Kemetic Orthodoxy has a strong internet presence with rituals performed online via a chat room. They make the important distinction that they are a religion on the internet and not a internet religion. Members of Kemetic Orthodoxy gather at Tawy House (in Joliet, Illinois) in August for the Kemetic New Year, Wep Ronpet. As the largest gathering, it is the best example of an event held by the Kemetic Orthodox off-line. It includes rituals, fellowship, lectures and workshops. Personal worship is also observed in the form of personal deity-centered shrines in their homes as well as Senut ritual. The Senut ritual is composed of various rites, and is a fully functional ritual for individual use yet containing all of the necessary elements of all Kemetic ritual, whether practiced by one or a thousand.

If you’re interested you can find out more here: http://www.kemet.org/about

Egyptian Gods & Goddesses Of The Great Ennead

Egyptian Gods & Goddesses Of The Great Ennead

The Ennead or Great Ennead was a group of nine deities in Egyptian mythology worshiped at Heliopolis: the sun god Atum; his children Shu and Tefnut; their children Geb and Nut; and their children Osiris, Isis, Set, and Nephthys.

According to the creation story of the Heliopolitan priests, the world originally consisted of the primordial waters of precreation personified as Nun. From it arose a mound on the First Occasion. Upon the mound sat the self-begotten god Atum, who was equated with the sun god Ra. Atum evolved from Nun through self-creation. Atum either spat or masturbated, producing air personified as Shu and moisture personified as Tefnut. The siblings Shu and Tefnut mated to produce the earth personified as Geb and the nighttime sky personified as Nut.

Geb and Nut were the parents of Osiris and Isis and of Set and Nephthys, who became respective couples in turn. Osiris and Isis represent fertility and order, while Set and Nephthys represent chaos to balance out Osiris and Isis. Horus, the son of Osiris and Isis, is often included in this creation tradition.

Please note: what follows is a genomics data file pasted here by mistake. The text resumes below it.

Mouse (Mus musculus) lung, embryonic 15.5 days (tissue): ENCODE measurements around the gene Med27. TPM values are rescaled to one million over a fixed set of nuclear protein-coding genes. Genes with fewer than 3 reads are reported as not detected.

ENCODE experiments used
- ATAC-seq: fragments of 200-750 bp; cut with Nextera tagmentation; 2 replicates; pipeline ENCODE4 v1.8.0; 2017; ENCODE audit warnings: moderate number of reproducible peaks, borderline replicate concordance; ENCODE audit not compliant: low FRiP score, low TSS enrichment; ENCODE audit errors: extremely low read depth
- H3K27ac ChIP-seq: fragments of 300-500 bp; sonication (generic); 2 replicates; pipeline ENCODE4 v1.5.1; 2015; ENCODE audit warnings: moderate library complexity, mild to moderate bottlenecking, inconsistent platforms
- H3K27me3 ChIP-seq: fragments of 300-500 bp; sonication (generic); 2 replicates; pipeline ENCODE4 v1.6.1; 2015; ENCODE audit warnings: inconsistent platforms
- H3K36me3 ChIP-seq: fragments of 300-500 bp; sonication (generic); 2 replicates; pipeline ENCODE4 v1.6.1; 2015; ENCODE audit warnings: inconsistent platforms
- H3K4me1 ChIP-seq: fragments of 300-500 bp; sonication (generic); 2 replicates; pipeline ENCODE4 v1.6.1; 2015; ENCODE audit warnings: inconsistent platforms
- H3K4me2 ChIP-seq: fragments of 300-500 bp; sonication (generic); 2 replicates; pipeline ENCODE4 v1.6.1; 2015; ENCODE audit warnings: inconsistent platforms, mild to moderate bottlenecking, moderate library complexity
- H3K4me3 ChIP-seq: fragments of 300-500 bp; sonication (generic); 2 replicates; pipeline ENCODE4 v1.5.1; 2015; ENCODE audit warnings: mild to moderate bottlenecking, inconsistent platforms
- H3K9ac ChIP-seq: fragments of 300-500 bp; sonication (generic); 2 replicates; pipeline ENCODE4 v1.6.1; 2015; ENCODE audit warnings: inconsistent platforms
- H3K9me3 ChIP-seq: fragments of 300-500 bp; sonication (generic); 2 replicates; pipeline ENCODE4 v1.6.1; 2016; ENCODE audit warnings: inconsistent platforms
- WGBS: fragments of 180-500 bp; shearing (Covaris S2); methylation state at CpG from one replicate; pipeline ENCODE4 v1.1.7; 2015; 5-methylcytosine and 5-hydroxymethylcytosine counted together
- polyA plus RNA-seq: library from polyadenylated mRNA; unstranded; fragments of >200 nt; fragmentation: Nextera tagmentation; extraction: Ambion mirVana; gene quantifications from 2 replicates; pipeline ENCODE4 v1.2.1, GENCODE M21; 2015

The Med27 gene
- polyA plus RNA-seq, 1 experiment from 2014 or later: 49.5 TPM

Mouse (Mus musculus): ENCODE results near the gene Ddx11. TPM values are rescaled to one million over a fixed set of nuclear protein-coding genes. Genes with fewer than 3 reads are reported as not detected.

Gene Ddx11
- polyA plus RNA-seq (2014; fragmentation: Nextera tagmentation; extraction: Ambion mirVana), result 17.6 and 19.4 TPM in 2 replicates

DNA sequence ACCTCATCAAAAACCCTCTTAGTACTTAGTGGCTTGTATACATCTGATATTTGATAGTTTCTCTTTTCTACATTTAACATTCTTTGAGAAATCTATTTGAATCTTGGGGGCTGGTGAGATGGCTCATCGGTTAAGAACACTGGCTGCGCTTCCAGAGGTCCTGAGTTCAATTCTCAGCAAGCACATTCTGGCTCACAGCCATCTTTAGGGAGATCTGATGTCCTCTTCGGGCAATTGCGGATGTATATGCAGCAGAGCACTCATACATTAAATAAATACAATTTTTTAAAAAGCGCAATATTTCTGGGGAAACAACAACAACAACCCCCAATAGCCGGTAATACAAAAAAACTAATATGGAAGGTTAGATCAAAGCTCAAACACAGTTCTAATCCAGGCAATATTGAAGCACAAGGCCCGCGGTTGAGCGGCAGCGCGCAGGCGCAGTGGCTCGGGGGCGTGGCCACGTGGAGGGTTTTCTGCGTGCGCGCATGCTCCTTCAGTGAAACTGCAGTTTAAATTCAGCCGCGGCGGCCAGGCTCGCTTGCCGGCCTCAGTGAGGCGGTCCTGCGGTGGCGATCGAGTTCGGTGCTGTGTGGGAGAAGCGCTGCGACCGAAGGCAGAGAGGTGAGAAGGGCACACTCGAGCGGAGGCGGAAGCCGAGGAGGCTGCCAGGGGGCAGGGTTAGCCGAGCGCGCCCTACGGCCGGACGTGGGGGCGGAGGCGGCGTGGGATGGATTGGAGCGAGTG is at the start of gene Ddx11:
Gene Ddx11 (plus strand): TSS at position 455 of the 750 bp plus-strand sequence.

Atum —> Atum was the oldest of the creations gods worshipped by the Egyptians and they thought he existed before anything else. He created Nun, the celestial waters, and everything else through his thoughts. Thoth was Atum’s intelligence and put his creative thoughts into words to bring them to life. In the Book of the Dead, Atum was the setting sun and his images show him as a human wearing the double crown of Egypt.

Shu —> was the husband of Tefnut and the father of Nut and Geb. He and his wife were the first gods created by Atum. Shu was the god of the air and sunlight or, more precisely, dry air and his wife represented moisture. He was normally depicted as a man wearing a headdress in the form of a plume, which is also the hieroglyph for his name. Shu’s function was to hold up the body of the goddess Nun and separate the sky from the earth. He was not a solar deity but his role in providing sunlight connected him to Ra. Indeed, he was one of the few gods who escaped persecution under the heretic king Akhenaten.

Tefnut —> Tefnut was the wife of Shu and mother of Nut and Geb. She and her husband were the first gods created by Atum. She was the goddess of moisture or damp, corrosive air, and was depicted either as a lioness or as a woman with a lioness’s head.

Geb —> was the father of Osiris, Isis, Seth, and Nephthys, and was a god without a cult. As an Earth god he was associated with fertility and it was believed that earthquakes were the laughter of Geb. He is mentioned in the Pyramid Texts as imprisoning the buried dead within his body.